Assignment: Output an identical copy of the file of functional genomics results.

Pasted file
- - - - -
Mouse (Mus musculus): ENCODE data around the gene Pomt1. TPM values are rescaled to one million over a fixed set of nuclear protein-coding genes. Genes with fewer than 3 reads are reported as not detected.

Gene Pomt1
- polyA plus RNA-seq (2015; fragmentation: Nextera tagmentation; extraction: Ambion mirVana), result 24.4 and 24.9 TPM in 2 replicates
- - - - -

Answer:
Mouse (Mus musculus): ENCODE data around the gene Pomt1. TPM values are rescaled to one million over a fixed set of nuclear protein-coding genes. Genes with fewer than 3 reads are reported as not detected.

Gene Pomt1
- polyA plus RNA-seq (2015; fragmentation: Nextera tagmentation; extraction: Ambion mirVana), result 24.4 and 24.9 TPM in 2 replicates